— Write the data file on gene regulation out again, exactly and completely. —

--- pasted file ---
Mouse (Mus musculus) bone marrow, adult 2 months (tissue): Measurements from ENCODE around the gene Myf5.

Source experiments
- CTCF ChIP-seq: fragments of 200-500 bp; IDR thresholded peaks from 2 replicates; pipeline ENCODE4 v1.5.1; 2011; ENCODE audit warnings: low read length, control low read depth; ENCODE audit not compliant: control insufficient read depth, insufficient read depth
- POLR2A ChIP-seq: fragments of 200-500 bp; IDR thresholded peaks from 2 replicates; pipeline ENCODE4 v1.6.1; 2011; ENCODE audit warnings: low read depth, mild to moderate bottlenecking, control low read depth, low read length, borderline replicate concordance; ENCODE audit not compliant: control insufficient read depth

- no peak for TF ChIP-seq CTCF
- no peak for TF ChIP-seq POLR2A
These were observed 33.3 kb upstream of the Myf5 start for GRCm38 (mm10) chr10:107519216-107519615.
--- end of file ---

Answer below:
Mouse (Mus musculus) bone marrow, adult 2 months (tissue): Measurements from ENCODE around the gene Myf5.

Source experiments
- CTCF ChIP-seq: fragments of 200-500 bp; IDR thresholded peaks from 2 replicates; pipeline ENCODE4 v1.5.1; 2011; ENCODE audit warnings: low read length, control low read depth; ENCODE audit not compliant: control insufficient read depth, insufficient read depth
- POLR2A ChIP-seq: fragments of 200-500 bp; IDR thresholded peaks from 2 replicates; pipeline ENCODE4 v1.6.1; 2011; ENCODE audit warnings: low read depth, mild to moderate bottlenecking, control low read depth, low read length, borderline replicate concordance; ENCODE audit not compliant: control insufficient read depth

- no peak for TF ChIP-seq CTCF
- no peak for TF ChIP-seq POLR2A
These were observed 33.3 kb upstream of the Myf5 start for GRCm38 (mm10) chr10:107519216-107519615.